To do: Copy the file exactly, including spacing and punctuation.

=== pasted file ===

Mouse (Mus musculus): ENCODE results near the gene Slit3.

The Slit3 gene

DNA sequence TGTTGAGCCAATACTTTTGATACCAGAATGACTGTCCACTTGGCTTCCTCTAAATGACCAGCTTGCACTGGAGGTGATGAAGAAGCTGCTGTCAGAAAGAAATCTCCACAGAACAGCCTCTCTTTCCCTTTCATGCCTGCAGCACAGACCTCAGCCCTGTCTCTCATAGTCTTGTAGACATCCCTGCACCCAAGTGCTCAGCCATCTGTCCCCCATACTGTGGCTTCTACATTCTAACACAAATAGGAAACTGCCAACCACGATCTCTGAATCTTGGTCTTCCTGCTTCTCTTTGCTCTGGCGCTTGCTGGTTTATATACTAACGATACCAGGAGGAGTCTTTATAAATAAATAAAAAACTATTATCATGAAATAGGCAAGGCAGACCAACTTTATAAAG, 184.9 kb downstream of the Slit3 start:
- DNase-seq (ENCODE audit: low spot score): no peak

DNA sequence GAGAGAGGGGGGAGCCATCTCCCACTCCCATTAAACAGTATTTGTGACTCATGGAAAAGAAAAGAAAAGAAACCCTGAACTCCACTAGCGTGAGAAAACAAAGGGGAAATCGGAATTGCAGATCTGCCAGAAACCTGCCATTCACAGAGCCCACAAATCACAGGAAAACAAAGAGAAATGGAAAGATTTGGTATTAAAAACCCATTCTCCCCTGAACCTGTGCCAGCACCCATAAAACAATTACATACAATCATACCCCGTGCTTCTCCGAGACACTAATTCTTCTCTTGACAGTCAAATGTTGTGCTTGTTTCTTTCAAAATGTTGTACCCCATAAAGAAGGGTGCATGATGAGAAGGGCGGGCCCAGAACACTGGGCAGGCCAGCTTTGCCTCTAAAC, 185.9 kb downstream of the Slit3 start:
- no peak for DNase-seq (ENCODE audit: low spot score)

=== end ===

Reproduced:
Mouse (Mus musculus): ENCODE results near the gene Slit3.

The Slit3 gene

DNA sequence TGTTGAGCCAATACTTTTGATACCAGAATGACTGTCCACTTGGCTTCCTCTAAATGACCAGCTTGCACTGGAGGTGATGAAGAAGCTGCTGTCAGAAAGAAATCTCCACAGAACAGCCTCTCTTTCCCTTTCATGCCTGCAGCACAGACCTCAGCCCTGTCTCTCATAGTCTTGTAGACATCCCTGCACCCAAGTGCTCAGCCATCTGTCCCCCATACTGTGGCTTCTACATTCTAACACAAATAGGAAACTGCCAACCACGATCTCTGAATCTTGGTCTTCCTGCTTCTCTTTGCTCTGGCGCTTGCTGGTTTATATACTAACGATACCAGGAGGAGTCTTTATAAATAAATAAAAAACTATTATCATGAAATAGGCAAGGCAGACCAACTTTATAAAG, 184.9 kb downstream of the Slit3 start:
- DNase-seq (ENCODE audit: low spot score): no peak

DNA sequence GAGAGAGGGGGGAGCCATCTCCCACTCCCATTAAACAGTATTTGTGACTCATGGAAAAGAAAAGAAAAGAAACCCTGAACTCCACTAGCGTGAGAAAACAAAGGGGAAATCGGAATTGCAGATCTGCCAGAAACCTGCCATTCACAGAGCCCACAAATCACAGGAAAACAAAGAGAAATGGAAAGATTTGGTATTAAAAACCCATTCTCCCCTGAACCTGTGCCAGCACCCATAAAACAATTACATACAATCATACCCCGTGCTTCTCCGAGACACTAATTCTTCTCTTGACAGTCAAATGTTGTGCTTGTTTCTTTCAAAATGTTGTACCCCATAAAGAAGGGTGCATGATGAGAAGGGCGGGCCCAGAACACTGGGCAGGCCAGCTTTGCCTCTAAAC, 185.9 kb downstream of the Slit3 start:
- no peak for DNase-seq (ENCODE audit: low spot score)